The warriors of the Deep South

We all know the Deep South as the stronghold of the Sinhalese – the home of brave warriors from the time of Dutugemunu. The interior of this land is inhabited by the goigama, the farmer caste of the Sinhalese, the ANI/ASI descendants of Vijaya. You also know those Sinhalese who tell their foreign friends, Sri Lanka is not like India – caste is not important to us. Go tell that to the members of the so-called “lower castes” who continue to suffer indignities in their everyday lives in rural areas.

According to the 1901 census (in which caste, referred to as “nationality”, was still a category; the British replaced it by “race” afterwards, thus partly responsible for all the trouble that this later created), the goigama were around half of the Sinhalese population of the country – similar to the Tamil farmer caste, vellalar, who were rougly half of the Tamil population. In the larger scheme of the Indian caste system, both belong to the shudra, an insignificant third from the top, after brahmins and kshatriyas. Sri Lanka is somewhat unique that this “menial” shudra sub-caste (this status, of course, hotly contested by both the vellalars and the goigama) is the majority and dominant over all others (and therefore it’s easy to strut around saying caste is not important), who are considered their service castes. Even the radala or the nobility were considered a sub-caste of the farmers – hence the expression, “If you wash the mud off a farmer, he is fit to be king”. An alternative, more positive way of looking at this is that the caste system of Sri Lanka emerged considerably more egalitarian than India’s, giving prominence to those who owned and worked the land, the producers of food, rather than to those who spent their lives uttering mantras or fighting each other with their swords.

The coastal and more prosperous areas of the Deep South have at least since medieval times been inhabited by the so-called KSDs, karawa-salagama-durawa – once fishers/seafaring traders, toddy-tappers and cinnamon peelers, some of whose members became skilled crafts people and the entrepreneurial elite of the island, seizing the economic opportunities afforded during British colonial times. The nobodies who became somebodies. But surprise, surprise – historical records reveal that the karawa and durawa come mostly from what is today’s Tamil Nadu while the salagama are mostly from what is today’s Kerala. A second smaller fisher caste, the mukkuvars, are likely to be from both present-day Tamil Nadu and Kerala. At any rate, all the castes in Sri Lanka are post-neolithic and can safely be assumed to be part of the ANI/ASI achcharu.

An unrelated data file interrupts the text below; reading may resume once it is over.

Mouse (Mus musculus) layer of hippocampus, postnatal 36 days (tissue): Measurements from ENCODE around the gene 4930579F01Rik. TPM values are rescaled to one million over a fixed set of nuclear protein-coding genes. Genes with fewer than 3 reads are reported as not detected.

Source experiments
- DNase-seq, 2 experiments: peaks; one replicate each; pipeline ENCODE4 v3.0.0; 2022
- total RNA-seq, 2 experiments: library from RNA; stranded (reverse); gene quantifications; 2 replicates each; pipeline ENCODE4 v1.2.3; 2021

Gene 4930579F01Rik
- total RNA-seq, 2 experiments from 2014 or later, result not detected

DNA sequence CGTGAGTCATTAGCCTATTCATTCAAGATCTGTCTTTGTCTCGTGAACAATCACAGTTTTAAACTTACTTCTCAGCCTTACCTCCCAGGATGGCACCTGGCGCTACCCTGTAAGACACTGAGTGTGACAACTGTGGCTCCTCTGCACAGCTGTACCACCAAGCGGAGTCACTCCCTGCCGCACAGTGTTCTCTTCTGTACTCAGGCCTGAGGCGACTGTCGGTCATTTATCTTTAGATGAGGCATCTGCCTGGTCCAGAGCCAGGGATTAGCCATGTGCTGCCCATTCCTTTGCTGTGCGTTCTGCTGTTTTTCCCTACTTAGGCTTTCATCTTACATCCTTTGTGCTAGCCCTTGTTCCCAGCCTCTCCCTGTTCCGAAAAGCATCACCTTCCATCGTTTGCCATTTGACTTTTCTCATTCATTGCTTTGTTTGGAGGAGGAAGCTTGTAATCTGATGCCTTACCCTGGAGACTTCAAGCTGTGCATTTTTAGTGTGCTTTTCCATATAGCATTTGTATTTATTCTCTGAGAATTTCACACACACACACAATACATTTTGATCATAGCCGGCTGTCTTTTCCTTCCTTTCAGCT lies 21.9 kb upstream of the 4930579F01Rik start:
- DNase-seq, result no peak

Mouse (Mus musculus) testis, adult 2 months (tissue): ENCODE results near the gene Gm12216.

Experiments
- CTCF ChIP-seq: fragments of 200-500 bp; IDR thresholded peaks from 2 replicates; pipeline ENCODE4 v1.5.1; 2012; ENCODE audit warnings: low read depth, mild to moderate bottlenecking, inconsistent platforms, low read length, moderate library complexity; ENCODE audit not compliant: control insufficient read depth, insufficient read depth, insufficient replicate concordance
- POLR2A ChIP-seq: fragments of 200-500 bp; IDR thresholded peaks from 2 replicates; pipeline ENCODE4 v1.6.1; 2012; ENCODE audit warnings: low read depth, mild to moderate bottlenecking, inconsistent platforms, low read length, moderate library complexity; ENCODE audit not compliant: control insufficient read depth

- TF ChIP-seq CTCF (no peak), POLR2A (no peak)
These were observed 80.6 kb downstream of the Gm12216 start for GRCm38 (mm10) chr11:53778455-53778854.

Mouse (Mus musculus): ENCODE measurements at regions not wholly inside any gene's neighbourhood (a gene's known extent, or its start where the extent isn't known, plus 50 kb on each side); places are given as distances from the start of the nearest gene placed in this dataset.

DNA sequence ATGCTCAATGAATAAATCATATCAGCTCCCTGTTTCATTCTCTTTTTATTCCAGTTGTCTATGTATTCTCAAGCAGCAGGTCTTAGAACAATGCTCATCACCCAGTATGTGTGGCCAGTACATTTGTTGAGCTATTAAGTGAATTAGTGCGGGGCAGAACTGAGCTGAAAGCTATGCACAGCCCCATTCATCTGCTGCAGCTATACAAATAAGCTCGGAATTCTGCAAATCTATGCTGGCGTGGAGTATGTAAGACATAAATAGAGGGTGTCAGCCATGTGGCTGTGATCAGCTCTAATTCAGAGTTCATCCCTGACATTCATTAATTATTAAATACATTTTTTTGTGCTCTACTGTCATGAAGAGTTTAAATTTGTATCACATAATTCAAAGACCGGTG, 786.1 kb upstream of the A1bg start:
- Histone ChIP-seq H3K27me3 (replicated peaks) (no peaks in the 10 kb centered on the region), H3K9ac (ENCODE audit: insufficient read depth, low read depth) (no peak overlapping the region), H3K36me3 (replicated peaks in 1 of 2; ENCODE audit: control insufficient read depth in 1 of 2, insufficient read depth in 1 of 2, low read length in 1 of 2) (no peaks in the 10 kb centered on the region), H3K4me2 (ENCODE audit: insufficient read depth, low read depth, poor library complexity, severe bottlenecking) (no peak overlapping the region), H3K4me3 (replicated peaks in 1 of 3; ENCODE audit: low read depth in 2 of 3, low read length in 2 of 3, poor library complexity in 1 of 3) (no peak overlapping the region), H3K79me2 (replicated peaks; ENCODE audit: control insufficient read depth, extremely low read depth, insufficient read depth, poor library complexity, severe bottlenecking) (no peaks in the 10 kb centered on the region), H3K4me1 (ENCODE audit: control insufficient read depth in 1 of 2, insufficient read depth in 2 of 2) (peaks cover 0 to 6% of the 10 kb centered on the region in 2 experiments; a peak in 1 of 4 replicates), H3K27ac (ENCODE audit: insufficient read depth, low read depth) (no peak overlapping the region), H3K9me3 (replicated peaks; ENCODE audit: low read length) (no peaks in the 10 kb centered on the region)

The coastal groups, including some of the goigama, later intermingled with the Moors (who came here via South India and thus picked up their dose of ANI/ASI), Portuguese and Dutch, as well as the Malays/Javanese brought by the Dutch from Indonesia and the Kaffirs, brought by the Portuguese from Mozambique.  The latter two groups, although small, made an indelible imprint on our culture by giving us our national dessert, watalappan, and our national party music, the baila, respectively. In case I forget, there were also those Malay/Indonesian peoples who stopped over centuries earlier on their way to Maldives and Madagascar and decided to stay. Even the Jaffna kingdom was ruled by a Malay prince at one time.

Caught in the middle of it all

The karawa (in Sinhalese) or karaiyar  (in Tamil), appear to have landed first on the west coast in different waves of migration from the medieval period onwards (or perhaps earlier), most likely looking for better fishing grounds. As do modern day karaiyar from Tamil Nadu on their trawlers, causing tensions in Indo-Sri Lanka foreign relations. Those who went South became Sinhalese-speaking and by the 20th century had become staunch Sinhalese (Buddhist or Catholic) in their identity. As they became richer, they also became pretentious and claimed an ancient kshatriya origin as the kaurava warriors of the Mahabharata, concealing their humble beginnings as fishers – an honest, skilful and necessary trade in an island surrounded by ocean. Those who went North and East remained Tamil-speaking and became staunch Tamil Hindus in their identity.